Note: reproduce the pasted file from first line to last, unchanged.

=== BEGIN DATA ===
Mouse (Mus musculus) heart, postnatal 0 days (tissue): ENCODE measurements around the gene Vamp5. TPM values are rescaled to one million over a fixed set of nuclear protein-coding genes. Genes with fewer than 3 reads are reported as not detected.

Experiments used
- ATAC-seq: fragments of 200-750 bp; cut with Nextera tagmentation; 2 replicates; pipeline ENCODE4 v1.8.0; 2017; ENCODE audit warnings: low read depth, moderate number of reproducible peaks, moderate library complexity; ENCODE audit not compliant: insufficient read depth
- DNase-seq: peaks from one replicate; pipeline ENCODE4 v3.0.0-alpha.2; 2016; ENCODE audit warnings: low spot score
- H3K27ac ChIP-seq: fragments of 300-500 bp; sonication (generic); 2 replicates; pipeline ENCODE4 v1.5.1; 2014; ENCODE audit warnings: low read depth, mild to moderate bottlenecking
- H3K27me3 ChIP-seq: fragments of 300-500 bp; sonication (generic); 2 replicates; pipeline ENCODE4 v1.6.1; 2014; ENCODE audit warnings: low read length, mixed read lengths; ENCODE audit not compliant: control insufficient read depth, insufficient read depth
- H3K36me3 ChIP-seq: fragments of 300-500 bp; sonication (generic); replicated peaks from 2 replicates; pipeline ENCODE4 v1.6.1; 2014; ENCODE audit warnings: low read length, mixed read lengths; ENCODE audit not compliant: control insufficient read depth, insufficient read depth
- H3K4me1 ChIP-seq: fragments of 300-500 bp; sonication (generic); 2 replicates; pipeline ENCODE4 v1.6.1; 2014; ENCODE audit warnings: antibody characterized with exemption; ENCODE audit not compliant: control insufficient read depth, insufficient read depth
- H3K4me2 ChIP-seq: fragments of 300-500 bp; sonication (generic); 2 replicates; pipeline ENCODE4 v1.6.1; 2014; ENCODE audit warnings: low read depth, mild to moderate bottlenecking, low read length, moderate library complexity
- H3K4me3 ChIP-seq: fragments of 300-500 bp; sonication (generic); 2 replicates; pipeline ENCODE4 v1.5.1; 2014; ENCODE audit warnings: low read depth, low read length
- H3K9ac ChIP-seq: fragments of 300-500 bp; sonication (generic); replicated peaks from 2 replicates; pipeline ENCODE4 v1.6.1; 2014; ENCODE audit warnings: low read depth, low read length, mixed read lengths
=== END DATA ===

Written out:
Mouse (Mus musculus) heart, postnatal 0 days (tissue): ENCODE measurements around the gene Vamp5. TPM values are rescaled to one million over a fixed set of nuclear protein-coding genes. Genes with fewer than 3 reads are reported as not detected.

Experiments used
- ATAC-seq: fragments of 200-750 bp; cut with Nextera tagmentation; 2 replicates; pipeline ENCODE4 v1.8.0; 2017; ENCODE audit warnings: low read depth, moderate number of reproducible peaks, moderate library complexity; ENCODE audit not compliant: insufficient read depth
- DNase-seq: peaks from one replicate; pipeline ENCODE4 v3.0.0-alpha.2; 2016; ENCODE audit warnings: low spot score
- H3K27ac ChIP-seq: fragments of 300-500 bp; sonication (generic); 2 replicates; pipeline ENCODE4 v1.5.1; 2014; ENCODE audit warnings: low read depth, mild to moderate bottlenecking
- H3K27me3 ChIP-seq: fragments of 300-500 bp; sonication (generic); 2 replicates; pipeline ENCODE4 v1.6.1; 2014; ENCODE audit warnings: low read length, mixed read lengths; ENCODE audit not compliant: control insufficient read depth, insufficient read depth
- H3K36me3 ChIP-seq: fragments of 300-500 bp; sonication (generic); replicated peaks from 2 replicates; pipeline ENCODE4 v1.6.1; 2014; ENCODE audit warnings: low read length, mixed read lengths; ENCODE audit not compliant: control insufficient read depth, insufficient read depth
- H3K4me1 ChIP-seq: fragments of 300-500 bp; sonication (generic); 2 replicates; pipeline ENCODE4 v1.6.1; 2014; ENCODE audit warnings: antibody characterized with exemption; ENCODE audit not compliant: control insufficient read depth, insufficient read depth
- H3K4me2 ChIP-seq: fragments of 300-500 bp; sonication (generic); 2 replicates; pipeline ENCODE4 v1.6.1; 2014; ENCODE audit warnings: low read depth, mild to moderate bottlenecking, low read length, moderate library complexity
- H3K4me3 ChIP-seq: fragments of 300-500 bp; sonication (generic); 2 replicates; pipeline ENCODE4 v1.5.1; 2014; ENCODE audit warnings: low read depth, low read length
- H3K9ac ChIP-seq: fragments of 300-500 bp; sonication (generic); replicated peaks from 2 replicates; pipeline ENCODE4 v1.6.1; 2014; ENCODE audit warnings: low read depth, low read length, mixed read lengths